Creative in-housing hits 57 per cent among multinationals, WFA report
Large global companies are rapidly expanding the scale of their in-house creative agencies, particularly for digital content, according to new research undertaken by the WFA and The Observatory International.
Three out of four in-house units have been set up in the last five years and in-house teams are attracting more work, with 82 per cent saying workloads are increasing in the last year. Anecdotal reports also suggest that coronavirus has not led to cut-backs in these agencies, but in some cases quite the reverse.
Respondents report that moving creative work in-house is delivering cost efficiencies, better integration and increased brand and business knowledge. Fifty-five percent also reported that in-house teams had quicker and more agile processes.
Global Trends in Creative In-Housing is based on responses from 53 advertisers with an approximate annual global spend of $ 83 billion.
The report found that out of the multinational companies that have an in-house agency, almost all, 94%, have in-house creative capabilities for digital content. This compares with around half who have in-house media planning and buying capabilities.
The majority of creative resources are based around a centralised studio at HQ with 50 per cent adopting this structure. Twenty-three percent reported a decentralised structure and 15 per cent had regional teams.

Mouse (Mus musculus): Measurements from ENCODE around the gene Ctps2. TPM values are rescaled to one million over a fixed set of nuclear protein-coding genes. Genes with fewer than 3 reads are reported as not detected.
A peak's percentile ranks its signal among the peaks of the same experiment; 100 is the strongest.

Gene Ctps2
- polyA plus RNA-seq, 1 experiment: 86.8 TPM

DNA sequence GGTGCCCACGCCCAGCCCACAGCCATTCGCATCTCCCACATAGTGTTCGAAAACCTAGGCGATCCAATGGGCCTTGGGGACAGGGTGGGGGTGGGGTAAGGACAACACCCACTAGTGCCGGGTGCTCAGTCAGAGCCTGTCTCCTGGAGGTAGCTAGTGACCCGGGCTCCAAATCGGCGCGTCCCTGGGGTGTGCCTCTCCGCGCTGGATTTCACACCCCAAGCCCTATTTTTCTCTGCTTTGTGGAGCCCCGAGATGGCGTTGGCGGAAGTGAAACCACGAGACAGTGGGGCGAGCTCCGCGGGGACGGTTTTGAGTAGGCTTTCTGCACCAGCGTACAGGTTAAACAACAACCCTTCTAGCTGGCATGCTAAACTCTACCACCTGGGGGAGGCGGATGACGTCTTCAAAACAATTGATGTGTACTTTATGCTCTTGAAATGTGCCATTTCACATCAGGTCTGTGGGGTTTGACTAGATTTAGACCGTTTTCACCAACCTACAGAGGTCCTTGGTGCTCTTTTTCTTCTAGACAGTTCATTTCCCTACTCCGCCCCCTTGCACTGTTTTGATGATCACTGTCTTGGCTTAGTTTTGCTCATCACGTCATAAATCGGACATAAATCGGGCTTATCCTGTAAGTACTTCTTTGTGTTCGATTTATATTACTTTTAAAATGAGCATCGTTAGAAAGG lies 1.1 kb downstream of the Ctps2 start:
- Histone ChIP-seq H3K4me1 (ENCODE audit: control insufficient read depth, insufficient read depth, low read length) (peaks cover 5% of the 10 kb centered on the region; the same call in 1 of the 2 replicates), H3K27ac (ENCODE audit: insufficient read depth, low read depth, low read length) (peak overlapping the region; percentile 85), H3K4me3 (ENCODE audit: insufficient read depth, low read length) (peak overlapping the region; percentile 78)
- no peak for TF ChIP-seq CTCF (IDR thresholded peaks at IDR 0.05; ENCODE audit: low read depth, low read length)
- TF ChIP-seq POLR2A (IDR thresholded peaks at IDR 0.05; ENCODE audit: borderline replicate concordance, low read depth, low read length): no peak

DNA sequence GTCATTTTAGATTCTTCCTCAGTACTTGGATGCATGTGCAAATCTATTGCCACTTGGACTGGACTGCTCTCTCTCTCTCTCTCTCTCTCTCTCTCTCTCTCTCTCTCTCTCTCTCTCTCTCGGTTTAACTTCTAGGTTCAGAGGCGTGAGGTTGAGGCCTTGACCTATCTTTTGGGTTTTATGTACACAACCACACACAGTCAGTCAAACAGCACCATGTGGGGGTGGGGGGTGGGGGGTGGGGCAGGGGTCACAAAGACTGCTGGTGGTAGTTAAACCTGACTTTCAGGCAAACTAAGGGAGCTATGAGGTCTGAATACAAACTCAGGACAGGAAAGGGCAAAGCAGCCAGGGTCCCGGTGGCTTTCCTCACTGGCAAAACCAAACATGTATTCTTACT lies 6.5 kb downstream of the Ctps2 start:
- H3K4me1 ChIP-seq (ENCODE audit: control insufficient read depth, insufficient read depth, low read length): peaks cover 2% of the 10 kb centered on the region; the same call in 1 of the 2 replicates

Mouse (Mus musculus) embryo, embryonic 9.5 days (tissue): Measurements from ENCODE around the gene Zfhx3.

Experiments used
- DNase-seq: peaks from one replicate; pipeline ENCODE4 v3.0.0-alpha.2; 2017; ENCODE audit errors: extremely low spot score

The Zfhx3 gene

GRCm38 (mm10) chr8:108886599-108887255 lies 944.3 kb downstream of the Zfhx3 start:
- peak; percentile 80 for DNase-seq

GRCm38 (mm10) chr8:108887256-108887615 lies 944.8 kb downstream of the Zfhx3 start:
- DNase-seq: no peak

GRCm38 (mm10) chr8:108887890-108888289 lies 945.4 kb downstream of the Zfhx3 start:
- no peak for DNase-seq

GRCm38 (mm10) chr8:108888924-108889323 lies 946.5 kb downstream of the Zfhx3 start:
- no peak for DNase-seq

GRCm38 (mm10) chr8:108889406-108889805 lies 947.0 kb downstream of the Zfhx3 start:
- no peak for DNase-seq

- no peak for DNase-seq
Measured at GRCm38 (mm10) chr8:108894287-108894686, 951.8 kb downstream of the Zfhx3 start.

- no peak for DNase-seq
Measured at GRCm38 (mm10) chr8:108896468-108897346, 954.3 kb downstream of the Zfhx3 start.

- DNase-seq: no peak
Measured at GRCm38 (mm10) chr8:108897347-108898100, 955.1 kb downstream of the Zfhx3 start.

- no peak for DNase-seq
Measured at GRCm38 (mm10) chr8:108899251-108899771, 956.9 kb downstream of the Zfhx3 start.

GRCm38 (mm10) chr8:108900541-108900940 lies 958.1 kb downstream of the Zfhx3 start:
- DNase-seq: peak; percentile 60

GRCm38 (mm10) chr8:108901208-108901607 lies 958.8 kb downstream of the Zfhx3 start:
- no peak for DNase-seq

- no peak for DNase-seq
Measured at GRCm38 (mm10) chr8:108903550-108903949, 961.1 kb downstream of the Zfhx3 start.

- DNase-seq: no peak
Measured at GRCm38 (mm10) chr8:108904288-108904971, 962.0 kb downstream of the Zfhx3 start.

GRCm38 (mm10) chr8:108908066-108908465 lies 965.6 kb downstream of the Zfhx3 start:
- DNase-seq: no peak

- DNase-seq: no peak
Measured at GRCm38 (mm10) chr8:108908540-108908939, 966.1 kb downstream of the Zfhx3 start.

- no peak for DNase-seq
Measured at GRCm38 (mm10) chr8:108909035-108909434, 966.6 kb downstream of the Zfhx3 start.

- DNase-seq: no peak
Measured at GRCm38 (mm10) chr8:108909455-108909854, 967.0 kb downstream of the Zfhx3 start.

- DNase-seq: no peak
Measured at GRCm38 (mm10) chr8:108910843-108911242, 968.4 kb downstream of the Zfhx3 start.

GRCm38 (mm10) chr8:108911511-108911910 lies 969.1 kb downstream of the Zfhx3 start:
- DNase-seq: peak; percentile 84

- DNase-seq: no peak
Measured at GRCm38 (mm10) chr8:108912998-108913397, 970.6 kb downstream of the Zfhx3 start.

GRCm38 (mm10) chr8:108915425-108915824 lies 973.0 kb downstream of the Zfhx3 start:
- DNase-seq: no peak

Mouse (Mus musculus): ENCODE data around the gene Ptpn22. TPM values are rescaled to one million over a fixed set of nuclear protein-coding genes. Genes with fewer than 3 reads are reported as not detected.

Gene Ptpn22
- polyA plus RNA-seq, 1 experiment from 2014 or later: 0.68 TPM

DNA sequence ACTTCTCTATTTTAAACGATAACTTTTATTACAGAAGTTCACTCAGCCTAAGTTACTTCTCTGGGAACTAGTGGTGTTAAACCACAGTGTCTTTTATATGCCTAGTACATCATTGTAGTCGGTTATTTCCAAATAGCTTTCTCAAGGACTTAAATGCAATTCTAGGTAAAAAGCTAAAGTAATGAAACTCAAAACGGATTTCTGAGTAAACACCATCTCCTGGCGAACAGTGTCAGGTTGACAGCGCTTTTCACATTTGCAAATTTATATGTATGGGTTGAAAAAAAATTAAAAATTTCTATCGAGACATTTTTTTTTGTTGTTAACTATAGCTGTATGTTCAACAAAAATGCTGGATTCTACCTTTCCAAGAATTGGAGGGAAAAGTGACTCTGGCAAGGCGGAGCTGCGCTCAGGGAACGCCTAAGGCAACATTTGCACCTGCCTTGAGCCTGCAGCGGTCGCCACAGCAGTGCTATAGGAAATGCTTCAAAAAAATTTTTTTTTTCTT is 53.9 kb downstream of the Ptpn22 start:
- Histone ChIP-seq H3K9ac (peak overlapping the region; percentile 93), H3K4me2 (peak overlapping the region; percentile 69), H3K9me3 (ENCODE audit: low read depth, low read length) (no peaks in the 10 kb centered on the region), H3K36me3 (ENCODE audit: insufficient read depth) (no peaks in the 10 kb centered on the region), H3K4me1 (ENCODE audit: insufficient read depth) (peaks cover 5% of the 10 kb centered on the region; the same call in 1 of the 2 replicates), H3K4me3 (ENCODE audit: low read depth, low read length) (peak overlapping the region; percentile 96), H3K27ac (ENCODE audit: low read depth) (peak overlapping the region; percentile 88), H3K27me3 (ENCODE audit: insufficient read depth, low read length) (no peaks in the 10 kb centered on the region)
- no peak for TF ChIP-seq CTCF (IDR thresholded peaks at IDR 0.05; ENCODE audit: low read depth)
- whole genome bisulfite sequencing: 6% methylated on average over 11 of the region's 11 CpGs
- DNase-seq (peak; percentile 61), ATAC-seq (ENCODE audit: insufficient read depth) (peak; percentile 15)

Almost all respondents continue to work with external agencies however, and among this group approximately 37 per cent of creative output now comes from the in-house team.
Despite the widespread assumption that advertisers could struggle to attract high quality talent, respondents reported an average staff turnover of just 9 per cent. Most of these teams have been set up in the last five years, so it may be that their relative youth contributes to this solid performance.
Stephan Loerke, CEO, WFA. “What this survey highlights is the need for clearly defined roles and responsibilities as well as a clarity over scope of work for each agency, in-house and external. Having an imbalance in working processes creates problems and challenges that could mean that neither resource is used to maximum capability.”
A number of respondents did report managing the relationship between their external and in-house creative teams was a challenge. Some looked to external agencies for big, strategic ideas development, with regular production work done in-house but others had the reverse approach.
Almost 40 per cent said that they allowed both in-house and external agencies to pitch against each other for projects to drive the best possible responses. One problem was that 43 per cent said they briefed in-house agencies differently to the external ones, and 52 per cent admitted that their in-house agencies were assessed by different KPIs.
Rob Foster, Senior Consultant, The Observatory International: “In-housing creative resource is proving to be a success for brands who have undertaken the necessary operational reviews and have built a resource that is designed to complement their external agency model and meet objectives specific to their business. That isn’t to say that it is suitable for every company, and there are a wide range of factors to be considered before embarking in an in-housing journey. Ultimately, it is not just as simple as hiring some people directly, but instead is a major operational change that impacts company culture, ways of working, technology, agency relationships and cost models.”